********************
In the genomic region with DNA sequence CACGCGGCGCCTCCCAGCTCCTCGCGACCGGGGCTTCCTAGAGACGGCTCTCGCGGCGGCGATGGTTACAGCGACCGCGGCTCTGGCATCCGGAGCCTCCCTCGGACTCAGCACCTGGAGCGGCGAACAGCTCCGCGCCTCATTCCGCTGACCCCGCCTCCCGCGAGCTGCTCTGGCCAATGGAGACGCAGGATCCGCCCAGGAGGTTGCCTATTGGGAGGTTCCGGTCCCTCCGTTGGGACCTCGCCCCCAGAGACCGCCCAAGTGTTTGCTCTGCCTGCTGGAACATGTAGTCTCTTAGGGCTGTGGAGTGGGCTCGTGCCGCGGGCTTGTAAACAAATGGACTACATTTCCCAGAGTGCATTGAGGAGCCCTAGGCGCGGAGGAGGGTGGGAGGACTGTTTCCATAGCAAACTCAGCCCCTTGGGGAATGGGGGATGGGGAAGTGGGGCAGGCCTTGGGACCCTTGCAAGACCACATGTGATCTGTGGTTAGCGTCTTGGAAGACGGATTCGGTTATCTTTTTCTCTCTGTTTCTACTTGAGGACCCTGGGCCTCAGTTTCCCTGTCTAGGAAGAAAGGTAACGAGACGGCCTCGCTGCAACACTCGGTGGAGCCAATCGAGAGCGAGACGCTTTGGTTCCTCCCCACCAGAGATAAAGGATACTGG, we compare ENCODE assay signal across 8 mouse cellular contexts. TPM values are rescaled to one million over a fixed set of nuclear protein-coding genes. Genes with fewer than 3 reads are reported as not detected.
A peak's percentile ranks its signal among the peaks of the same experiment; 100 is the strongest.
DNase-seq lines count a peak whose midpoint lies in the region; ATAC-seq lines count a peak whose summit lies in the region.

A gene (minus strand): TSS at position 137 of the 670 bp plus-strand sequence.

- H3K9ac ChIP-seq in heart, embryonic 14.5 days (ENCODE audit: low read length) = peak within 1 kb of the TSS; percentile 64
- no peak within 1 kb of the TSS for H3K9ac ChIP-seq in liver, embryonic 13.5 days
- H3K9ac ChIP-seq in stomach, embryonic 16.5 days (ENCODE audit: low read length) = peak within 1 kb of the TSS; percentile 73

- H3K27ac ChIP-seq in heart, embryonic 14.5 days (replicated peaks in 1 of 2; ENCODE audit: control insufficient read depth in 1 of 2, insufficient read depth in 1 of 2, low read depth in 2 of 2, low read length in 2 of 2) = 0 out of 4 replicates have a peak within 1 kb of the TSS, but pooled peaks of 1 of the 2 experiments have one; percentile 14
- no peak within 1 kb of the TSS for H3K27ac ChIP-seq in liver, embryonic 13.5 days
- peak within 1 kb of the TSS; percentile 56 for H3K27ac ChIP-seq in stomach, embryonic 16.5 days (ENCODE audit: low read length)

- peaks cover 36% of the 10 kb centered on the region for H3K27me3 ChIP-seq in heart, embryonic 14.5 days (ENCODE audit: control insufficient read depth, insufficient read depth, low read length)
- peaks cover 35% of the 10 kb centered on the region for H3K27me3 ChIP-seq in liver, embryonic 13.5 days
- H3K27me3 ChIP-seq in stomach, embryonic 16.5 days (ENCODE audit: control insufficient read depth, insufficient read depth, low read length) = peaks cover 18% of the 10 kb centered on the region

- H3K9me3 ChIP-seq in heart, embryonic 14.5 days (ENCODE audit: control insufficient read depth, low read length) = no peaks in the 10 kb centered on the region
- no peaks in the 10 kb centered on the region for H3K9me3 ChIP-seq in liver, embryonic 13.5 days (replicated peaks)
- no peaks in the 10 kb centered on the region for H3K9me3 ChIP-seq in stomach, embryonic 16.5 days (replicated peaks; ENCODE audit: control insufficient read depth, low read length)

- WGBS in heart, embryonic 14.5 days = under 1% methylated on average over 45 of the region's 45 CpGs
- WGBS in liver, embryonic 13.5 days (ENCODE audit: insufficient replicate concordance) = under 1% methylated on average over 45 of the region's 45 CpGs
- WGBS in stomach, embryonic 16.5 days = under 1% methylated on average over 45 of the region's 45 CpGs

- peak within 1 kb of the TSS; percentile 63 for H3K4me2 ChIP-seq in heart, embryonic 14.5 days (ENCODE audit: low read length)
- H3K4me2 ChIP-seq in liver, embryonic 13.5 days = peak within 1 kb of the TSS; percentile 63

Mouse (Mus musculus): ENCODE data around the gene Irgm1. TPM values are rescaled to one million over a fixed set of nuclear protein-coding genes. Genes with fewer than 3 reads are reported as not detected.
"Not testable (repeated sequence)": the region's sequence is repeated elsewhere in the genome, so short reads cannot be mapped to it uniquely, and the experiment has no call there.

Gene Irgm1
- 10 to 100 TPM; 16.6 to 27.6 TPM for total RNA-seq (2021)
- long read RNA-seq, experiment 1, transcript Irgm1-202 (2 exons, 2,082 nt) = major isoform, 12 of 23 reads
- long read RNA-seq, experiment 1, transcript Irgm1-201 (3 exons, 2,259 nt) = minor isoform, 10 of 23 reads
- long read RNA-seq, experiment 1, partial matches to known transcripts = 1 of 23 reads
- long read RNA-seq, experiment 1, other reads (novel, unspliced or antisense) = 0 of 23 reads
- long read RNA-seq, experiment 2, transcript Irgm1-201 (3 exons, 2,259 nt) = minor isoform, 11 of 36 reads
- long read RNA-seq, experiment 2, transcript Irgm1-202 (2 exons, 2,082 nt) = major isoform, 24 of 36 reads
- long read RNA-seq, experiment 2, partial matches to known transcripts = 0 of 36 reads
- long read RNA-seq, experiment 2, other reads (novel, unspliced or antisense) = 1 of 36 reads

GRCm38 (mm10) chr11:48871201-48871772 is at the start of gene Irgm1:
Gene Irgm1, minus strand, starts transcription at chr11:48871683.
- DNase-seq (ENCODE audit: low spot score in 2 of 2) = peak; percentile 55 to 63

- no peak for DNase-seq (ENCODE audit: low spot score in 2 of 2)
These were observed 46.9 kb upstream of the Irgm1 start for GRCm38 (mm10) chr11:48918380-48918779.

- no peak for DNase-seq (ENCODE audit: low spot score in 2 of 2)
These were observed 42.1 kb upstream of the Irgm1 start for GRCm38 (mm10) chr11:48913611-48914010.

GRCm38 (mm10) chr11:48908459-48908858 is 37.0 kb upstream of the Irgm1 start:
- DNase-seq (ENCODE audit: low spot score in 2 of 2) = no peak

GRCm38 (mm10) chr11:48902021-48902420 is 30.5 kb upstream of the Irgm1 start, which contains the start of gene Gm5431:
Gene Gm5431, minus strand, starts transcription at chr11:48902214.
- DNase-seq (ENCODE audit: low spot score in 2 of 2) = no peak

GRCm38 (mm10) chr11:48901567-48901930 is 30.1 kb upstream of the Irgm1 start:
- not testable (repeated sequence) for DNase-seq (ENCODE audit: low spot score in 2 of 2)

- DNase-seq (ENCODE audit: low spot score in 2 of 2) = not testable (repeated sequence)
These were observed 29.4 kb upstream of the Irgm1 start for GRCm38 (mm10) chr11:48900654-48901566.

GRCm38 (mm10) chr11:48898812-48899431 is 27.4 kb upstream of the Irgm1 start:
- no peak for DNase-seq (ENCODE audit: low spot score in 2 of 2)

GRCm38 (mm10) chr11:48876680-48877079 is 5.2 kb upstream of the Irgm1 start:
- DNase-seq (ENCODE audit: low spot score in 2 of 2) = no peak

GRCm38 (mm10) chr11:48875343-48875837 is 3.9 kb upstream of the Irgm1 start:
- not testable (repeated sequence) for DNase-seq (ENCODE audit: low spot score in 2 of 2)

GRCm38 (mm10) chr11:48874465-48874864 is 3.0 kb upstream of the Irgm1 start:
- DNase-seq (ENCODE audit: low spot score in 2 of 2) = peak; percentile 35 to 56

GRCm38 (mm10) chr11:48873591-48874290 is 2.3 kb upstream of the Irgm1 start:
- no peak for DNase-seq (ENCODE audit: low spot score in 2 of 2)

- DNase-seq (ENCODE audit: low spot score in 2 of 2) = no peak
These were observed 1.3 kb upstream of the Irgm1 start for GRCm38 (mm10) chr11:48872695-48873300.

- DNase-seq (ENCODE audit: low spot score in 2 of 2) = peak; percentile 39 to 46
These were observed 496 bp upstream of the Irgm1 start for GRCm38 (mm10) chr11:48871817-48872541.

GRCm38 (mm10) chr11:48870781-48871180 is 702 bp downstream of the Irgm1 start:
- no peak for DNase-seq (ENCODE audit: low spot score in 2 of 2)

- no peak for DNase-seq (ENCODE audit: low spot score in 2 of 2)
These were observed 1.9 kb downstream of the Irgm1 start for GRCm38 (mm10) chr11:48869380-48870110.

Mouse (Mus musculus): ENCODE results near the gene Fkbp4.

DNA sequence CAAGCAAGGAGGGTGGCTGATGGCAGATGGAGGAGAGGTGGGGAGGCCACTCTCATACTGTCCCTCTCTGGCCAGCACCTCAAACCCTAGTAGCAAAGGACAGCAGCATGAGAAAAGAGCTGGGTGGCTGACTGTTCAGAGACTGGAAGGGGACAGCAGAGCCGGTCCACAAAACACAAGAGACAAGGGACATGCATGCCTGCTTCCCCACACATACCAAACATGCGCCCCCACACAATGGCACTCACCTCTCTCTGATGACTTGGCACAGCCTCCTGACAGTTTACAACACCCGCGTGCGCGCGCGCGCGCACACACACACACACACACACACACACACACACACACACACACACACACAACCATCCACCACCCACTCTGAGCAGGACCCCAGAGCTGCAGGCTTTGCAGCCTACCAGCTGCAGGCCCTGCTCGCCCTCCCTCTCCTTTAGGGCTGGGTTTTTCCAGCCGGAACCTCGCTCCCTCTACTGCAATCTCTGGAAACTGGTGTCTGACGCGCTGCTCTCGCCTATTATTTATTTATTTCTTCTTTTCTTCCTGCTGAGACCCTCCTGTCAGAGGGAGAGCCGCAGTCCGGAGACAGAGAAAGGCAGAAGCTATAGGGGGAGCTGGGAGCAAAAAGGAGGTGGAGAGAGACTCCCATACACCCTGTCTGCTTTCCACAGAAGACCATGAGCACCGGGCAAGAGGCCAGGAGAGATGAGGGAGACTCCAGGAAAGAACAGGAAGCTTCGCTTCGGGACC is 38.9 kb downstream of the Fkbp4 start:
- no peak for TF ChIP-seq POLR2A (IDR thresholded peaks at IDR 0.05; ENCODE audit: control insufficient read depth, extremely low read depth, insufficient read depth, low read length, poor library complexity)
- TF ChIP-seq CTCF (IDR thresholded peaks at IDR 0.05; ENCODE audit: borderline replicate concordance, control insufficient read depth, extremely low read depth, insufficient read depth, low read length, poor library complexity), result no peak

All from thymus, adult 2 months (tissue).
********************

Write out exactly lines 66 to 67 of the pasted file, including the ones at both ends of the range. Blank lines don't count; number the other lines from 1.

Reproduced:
- no peak for DNase-seq (ENCODE audit: low spot score in 2 of 2)
These were observed 1.9 kb downstream of the Irgm1 start for GRCm38 (mm10) chr11:48869380-48870110.